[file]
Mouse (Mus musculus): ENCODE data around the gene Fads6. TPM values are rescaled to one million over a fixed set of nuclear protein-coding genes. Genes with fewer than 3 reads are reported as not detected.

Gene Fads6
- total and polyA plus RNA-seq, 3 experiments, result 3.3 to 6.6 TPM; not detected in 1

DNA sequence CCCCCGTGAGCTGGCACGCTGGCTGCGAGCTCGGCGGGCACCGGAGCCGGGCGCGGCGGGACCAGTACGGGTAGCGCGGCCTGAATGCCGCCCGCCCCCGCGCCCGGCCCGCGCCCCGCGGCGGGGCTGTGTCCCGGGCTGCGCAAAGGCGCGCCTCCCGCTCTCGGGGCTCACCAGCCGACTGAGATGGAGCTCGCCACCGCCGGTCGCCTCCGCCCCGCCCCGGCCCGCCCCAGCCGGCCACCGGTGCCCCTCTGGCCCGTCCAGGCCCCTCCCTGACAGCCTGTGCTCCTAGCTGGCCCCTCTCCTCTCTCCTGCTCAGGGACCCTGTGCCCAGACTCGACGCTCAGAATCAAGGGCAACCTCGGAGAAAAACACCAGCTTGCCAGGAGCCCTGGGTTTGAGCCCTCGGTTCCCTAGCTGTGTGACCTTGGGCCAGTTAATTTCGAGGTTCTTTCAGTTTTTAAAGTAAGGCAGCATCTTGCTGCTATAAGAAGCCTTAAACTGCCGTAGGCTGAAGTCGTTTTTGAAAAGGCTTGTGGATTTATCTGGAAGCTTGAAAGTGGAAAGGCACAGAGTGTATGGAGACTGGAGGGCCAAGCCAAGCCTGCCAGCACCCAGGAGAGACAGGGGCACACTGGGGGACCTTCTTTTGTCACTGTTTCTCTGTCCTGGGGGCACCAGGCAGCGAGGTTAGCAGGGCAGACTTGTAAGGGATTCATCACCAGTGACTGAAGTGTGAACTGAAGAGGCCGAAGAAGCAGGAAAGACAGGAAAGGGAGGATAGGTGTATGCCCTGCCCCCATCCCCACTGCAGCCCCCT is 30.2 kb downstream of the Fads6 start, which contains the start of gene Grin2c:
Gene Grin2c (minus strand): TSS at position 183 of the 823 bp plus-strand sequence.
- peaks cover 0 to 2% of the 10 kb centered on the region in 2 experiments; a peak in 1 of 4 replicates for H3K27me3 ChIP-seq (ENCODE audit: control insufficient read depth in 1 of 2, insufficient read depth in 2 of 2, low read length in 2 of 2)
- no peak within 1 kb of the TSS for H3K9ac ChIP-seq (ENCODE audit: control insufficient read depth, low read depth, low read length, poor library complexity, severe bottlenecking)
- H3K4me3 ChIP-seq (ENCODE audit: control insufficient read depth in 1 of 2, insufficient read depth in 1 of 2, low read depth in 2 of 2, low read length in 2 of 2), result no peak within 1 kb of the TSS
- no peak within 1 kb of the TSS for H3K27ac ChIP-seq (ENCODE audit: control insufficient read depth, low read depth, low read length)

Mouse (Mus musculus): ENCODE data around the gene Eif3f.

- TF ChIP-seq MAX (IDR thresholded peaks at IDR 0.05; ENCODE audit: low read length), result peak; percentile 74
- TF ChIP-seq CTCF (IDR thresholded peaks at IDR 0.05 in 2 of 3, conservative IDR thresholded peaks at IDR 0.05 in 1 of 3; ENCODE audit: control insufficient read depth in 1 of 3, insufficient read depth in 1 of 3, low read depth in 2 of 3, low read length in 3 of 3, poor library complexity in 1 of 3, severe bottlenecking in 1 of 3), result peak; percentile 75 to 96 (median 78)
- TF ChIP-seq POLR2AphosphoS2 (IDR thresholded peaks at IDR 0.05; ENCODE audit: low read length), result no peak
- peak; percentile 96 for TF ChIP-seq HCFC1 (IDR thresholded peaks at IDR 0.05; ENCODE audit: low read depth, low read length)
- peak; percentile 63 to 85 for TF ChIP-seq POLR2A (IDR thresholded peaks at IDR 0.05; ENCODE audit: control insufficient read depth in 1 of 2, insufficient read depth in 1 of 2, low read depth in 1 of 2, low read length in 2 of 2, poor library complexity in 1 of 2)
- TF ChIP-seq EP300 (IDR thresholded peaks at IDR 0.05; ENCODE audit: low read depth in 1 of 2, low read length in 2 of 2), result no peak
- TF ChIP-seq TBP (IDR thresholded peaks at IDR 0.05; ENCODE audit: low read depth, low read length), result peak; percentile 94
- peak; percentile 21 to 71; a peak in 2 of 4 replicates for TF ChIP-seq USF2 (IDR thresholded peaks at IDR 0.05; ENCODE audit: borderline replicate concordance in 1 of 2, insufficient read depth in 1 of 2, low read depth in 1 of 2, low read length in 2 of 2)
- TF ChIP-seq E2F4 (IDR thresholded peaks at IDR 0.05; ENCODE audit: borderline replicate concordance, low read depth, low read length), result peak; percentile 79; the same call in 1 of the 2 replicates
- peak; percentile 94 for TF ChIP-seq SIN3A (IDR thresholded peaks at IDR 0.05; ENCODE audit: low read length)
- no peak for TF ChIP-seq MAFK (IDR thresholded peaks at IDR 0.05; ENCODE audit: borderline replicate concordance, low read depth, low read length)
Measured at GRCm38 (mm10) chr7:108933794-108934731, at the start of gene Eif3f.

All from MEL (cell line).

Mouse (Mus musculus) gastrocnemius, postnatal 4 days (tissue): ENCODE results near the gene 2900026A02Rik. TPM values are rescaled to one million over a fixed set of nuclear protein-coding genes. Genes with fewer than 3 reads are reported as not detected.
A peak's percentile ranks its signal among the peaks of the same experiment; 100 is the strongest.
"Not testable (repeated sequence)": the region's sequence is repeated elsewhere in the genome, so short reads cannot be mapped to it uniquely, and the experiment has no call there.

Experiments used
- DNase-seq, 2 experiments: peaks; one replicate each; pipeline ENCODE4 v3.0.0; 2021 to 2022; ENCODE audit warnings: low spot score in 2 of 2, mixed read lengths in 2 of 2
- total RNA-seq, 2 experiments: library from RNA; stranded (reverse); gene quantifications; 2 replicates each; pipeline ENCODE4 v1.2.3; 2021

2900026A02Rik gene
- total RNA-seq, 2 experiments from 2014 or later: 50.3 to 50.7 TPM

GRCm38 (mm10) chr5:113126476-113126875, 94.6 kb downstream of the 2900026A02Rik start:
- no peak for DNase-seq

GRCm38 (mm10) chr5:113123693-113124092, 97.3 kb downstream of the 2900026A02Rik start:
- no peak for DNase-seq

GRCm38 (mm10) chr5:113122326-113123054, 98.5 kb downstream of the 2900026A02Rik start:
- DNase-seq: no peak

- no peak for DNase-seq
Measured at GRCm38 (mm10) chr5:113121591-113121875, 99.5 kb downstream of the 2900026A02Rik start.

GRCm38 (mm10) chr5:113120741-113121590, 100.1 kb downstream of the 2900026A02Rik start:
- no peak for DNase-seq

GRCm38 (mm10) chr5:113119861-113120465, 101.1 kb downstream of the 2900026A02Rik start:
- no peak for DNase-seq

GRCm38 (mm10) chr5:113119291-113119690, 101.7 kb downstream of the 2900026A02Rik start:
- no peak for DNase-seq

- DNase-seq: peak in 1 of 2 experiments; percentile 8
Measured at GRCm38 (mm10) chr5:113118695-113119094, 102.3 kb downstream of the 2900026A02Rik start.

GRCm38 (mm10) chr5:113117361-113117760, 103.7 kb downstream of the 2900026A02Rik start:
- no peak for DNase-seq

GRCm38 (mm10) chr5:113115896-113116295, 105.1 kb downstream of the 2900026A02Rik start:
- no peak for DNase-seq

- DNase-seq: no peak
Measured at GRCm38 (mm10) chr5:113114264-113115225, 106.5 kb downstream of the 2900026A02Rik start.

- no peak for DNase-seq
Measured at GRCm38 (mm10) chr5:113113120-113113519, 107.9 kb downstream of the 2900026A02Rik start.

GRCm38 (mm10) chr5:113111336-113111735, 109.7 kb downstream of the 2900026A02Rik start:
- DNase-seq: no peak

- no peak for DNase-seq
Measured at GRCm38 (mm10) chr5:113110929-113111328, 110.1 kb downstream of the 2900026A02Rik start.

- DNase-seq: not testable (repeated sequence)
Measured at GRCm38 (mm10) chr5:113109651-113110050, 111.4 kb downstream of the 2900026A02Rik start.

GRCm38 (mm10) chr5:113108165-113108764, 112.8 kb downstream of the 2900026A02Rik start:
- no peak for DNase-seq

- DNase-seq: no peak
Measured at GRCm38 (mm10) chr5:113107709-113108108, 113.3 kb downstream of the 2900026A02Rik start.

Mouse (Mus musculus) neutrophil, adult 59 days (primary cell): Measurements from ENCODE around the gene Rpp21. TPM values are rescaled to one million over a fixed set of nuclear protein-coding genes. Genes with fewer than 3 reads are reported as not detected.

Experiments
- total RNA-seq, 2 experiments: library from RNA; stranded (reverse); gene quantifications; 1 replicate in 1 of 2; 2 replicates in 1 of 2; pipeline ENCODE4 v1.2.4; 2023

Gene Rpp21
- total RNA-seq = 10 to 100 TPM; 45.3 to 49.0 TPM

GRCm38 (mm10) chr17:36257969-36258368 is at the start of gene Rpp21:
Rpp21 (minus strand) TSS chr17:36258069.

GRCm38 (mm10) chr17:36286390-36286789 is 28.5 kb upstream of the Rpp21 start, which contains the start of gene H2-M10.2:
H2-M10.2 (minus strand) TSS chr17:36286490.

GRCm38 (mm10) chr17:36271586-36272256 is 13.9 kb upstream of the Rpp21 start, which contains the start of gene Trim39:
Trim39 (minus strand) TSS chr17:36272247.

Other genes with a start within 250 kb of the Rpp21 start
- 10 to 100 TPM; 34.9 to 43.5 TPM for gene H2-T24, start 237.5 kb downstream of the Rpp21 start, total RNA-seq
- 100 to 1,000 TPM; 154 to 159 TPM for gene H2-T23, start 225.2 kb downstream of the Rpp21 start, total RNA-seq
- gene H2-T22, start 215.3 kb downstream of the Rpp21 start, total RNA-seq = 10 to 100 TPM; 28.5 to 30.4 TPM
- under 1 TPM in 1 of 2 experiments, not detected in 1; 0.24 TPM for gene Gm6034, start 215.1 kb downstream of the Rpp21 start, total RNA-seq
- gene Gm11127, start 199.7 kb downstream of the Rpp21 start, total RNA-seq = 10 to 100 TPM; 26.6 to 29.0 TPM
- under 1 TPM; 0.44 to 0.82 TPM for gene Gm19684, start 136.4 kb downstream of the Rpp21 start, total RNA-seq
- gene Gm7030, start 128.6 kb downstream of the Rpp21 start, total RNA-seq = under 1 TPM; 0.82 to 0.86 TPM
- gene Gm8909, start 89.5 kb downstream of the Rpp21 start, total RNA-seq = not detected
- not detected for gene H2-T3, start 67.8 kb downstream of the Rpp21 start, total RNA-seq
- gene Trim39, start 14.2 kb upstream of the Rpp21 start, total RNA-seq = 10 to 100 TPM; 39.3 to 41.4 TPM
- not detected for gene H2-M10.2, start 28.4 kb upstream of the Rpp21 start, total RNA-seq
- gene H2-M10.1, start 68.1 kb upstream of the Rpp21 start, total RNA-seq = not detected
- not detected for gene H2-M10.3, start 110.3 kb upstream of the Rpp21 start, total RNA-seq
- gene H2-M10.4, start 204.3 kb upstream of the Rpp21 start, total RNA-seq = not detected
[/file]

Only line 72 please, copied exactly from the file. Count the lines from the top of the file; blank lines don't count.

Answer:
Rpp21 (minus strand) TSS chr17:36258069.